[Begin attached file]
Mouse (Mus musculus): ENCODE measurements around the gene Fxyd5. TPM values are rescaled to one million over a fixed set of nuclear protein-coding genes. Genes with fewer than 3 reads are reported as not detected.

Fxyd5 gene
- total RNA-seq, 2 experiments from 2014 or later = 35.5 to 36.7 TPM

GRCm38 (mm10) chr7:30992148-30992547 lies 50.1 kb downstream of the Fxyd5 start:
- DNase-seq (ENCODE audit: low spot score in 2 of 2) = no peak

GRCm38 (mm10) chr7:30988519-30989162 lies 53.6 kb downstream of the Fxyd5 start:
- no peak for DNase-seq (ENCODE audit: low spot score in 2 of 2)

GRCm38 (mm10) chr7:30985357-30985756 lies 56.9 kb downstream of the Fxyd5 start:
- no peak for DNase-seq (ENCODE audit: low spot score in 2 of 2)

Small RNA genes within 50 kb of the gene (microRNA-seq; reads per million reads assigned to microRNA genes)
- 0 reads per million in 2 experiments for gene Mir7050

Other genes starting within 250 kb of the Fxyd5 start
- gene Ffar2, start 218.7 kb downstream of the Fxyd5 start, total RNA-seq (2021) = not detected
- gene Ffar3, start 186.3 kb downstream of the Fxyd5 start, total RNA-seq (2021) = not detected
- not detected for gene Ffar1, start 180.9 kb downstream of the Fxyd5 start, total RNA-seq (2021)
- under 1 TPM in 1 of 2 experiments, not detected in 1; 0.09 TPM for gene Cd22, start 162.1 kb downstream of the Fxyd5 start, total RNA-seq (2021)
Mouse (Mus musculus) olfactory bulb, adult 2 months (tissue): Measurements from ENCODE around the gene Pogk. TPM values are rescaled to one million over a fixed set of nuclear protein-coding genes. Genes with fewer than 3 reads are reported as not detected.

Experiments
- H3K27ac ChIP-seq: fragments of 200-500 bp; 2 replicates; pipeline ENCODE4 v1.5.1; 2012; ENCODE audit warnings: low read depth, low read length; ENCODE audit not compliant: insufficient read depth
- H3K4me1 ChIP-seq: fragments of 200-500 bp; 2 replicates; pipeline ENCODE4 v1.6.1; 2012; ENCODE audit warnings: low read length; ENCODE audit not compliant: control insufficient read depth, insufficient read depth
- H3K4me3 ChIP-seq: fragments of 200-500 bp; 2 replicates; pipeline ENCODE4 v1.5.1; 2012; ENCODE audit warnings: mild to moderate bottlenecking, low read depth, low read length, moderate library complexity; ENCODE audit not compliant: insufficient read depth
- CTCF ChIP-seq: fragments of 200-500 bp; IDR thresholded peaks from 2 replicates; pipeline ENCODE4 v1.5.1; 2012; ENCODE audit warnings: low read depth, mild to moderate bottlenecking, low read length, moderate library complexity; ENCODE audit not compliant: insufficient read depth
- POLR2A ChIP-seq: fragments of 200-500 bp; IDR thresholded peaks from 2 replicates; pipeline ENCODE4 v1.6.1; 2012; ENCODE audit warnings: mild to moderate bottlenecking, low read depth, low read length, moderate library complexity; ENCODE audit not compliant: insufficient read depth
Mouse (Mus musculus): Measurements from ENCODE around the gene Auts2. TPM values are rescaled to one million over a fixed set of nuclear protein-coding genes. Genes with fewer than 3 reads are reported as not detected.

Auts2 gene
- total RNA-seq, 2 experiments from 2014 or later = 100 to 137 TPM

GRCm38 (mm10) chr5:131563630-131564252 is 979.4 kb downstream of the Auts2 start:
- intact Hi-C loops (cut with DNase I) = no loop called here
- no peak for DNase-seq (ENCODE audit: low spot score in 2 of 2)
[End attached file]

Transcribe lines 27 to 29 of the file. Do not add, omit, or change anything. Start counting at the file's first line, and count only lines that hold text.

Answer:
GRCm38 (mm10) chr5:131563630-131564252 is 979.4 kb downstream of the Auts2 start:
- intact Hi-C loops (cut with DNase I) = no loop called here
- no peak for DNase-seq (ENCODE audit: low spot score in 2 of 2)